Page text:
“Oh, the Leader! We’ve been waiting! So glad you’ve been found! And—” she turned to Casey—“the Planner! So very, very obliged!!!” She stooped so low that her nose almost touched the floor. She had amazing flexibility for an old woman. But then she got on her hands and knees and started groveling!

“You can get up!” I hissed. “Get up! Please!”

“As you wish.” The old lady stood and smiled. She wore a tacky coat that looked as if it were made from colored duct tape.

“Oh, you’ve got a stain,” she noticed. “Let me help.”

Before I could say no to the money, she took out a spray bottle from a big pocket.

She sprayed my stain with the bottle, and dabbed it with a cloth. The stain looked the same, except bigger.

“Uh, thanks,” I said politely. Then I thought, well, at least my pants are camouflage, because it just looks like one of the splotches now.

But then, the splotch disappeared completely.

“Whoa,” I said, dabbing at where the stain had been with my white t-shirt. “That stuff works.”

“I know,” the lady said proudly. “It gets rid of any substance.” Her face turned dark. “Well, almost any substance. Oh, and it leaves a nice scent lingering.”

I sniffed my pants. It was a nice scent.

“That’s amazing,” murmured Casey.

“So if I spilled chocolate on my hair, you could get rid of it?” I asked.

“Yeah,” said the lady with a shrug.

The conversation was ruined when the waiter came back.

“Oh, it’s fine,” I said. “This old—uh, nice, lady got rid of it.”

“Amazing!” the waiter mumbled.

“In fact,” I added, “I’ll pay you an extra tip to dump some more whipped cream on my hair.”

The waiter looked wary. “My wish is your command.”

Next thing I know, the waiter had dumped some whipped cream on my ponytail.

The lady spritzed and rubbed, the waiter walked away, confused, with an extra tip; and Casey smelled my hair.

Casey said, “It smells better than before! What’s that stuff called?”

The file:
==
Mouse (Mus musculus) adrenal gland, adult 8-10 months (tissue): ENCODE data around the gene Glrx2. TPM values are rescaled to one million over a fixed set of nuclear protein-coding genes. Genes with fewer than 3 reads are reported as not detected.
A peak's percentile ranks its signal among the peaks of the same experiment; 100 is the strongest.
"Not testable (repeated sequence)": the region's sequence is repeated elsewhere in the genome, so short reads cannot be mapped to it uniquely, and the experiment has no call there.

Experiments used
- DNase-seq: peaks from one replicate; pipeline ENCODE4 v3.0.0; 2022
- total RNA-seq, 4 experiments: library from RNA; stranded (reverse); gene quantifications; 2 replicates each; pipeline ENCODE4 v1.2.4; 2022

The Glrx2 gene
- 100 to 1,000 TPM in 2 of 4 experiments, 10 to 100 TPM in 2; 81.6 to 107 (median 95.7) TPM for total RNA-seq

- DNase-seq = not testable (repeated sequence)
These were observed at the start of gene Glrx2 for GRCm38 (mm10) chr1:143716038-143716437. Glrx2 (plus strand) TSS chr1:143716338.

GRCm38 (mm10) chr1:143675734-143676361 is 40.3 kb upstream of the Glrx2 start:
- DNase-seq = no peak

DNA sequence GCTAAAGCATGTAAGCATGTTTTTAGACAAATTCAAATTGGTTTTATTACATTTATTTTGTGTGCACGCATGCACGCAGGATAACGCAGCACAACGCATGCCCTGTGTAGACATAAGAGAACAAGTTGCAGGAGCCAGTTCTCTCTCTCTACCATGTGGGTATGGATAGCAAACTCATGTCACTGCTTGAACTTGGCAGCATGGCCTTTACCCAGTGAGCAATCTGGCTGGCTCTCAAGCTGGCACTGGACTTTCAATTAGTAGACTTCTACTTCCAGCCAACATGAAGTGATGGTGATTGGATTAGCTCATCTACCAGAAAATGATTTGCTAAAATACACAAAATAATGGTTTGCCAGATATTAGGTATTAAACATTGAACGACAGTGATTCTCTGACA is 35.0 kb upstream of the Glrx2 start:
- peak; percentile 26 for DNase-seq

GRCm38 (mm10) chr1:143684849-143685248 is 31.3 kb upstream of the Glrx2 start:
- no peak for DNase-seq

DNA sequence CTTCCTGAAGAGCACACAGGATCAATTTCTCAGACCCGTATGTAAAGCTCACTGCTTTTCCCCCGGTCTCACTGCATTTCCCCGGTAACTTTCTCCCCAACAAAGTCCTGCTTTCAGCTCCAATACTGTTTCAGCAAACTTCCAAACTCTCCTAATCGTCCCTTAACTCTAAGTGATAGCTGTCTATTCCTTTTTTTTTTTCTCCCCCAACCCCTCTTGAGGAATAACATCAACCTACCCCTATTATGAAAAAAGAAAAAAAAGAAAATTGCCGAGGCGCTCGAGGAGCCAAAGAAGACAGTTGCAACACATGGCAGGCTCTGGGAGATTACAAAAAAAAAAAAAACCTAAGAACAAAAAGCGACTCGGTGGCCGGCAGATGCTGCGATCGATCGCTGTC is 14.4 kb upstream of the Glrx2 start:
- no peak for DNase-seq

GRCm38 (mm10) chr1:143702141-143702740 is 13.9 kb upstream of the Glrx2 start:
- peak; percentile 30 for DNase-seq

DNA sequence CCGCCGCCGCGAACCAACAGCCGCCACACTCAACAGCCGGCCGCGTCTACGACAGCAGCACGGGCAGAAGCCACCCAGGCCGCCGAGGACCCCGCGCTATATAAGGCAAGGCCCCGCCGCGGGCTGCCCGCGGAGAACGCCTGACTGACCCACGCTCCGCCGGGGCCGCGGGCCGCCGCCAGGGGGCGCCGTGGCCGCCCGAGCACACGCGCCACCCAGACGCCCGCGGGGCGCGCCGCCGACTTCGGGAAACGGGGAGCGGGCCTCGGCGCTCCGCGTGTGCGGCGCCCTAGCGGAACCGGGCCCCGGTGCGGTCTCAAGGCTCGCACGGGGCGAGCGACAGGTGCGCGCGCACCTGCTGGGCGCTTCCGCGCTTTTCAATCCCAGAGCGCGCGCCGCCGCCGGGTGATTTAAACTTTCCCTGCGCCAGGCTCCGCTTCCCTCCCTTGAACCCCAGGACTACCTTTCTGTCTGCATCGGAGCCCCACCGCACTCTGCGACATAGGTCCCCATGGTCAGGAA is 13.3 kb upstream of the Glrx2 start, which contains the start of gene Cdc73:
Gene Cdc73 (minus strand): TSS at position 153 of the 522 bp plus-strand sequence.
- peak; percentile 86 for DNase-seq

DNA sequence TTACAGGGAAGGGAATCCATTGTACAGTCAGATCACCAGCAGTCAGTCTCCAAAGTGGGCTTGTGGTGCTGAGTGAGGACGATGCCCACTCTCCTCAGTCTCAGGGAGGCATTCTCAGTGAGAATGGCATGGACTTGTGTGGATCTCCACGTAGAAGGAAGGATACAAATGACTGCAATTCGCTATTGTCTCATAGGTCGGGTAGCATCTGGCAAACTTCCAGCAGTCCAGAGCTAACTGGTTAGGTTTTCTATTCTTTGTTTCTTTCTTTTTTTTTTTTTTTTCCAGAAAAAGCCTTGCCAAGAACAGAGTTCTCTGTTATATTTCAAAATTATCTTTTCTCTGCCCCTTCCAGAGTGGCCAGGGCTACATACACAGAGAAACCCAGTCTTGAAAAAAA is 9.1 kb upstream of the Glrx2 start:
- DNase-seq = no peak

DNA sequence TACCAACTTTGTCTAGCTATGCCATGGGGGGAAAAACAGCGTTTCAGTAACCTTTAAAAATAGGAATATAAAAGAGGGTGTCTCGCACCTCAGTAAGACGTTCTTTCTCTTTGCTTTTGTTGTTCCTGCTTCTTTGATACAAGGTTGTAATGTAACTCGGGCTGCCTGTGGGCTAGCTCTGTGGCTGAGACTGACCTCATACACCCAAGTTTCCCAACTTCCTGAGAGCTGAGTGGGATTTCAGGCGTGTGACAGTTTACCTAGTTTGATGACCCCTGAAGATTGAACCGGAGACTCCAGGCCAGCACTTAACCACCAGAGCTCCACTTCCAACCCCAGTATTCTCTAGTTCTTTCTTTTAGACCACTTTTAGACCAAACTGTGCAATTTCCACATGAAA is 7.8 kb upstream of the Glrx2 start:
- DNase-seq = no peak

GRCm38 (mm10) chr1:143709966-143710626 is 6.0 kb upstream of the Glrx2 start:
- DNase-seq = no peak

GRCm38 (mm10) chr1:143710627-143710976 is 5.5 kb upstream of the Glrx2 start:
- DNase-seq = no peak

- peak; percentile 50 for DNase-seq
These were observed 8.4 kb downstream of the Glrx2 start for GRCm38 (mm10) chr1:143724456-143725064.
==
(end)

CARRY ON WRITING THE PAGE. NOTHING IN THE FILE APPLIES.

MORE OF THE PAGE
“Don’t know,” said the lady. “It was made from gullin roots, found only in the North parts of Prospellus.”

Casey and me exchanged suspicious glances. The way she talked meant on thing: she was a psychopath escaped from the asylum.

“Um,” I said, “are you lost?”

“Oh, no. I had direct orders to stalk you.”

“What? You like, work for the FBI or something?” I laughed nervously, backing away.

“Oh, no. If I did, I’d be retired by now, wouldn’t I?”

“So you’re just a little old lady,” I said, unconvinced. “Do you, by any chance…garden?  Like, carry around a dangerously sharp machete, for instance?”

“Do I garden?  Do I garden?  That, Leader, is an insult!  And of course I carry a machete, what do you think?!”

“Uh, that we need to get home, right, Leader?” squeaked Casey.

“Yes, Ca—Planner.  Um, thank you for your help.  I really appreciate it, but we need to get home.  Our parents might worry.”

“Oh, well, I’m sorry I got crabby,” said the old lady.

“It’s okay. I’ll, um, remember you.”

“Yeah, me too,” agreed Casey. “Probably, like, forever.”

“Did you hear that everyone?” The lady giggled like a six-year old. “The Leader and the Planner said they’d remember me! Me! Meeeeeeee!” she wailed as she waltzed out the door happily.

Casey and I looked at each other.









Then, at the same exact time, we both said, “But she was really nice.”